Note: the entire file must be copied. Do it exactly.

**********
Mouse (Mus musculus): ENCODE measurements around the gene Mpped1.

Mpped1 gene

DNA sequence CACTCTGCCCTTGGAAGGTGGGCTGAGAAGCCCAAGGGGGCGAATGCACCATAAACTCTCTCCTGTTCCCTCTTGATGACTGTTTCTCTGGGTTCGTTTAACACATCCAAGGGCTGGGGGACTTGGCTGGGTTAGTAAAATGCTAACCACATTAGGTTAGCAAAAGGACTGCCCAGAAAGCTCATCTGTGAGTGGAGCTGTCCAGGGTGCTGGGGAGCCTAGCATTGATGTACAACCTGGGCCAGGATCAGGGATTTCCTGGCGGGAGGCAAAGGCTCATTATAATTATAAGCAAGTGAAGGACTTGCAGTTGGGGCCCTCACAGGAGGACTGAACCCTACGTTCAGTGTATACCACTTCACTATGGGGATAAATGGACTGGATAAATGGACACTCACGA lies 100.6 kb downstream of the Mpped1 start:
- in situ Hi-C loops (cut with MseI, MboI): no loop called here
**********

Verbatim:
Mouse (Mus musculus): ENCODE measurements around the gene Mpped1.

Mpped1 gene

DNA sequence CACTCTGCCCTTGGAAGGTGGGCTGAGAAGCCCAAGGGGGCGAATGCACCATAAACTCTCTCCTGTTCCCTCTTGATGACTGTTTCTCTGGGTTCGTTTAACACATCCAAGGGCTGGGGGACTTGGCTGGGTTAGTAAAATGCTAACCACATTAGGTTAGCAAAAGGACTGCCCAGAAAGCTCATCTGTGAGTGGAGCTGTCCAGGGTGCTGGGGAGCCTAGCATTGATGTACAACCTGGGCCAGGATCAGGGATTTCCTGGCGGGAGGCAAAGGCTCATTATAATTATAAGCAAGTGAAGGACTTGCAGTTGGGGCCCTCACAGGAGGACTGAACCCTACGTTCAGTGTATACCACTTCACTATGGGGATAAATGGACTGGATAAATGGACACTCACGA lies 100.6 kb downstream of the Mpped1 start:
- in situ Hi-C loops (cut with MseI, MboI): no loop called here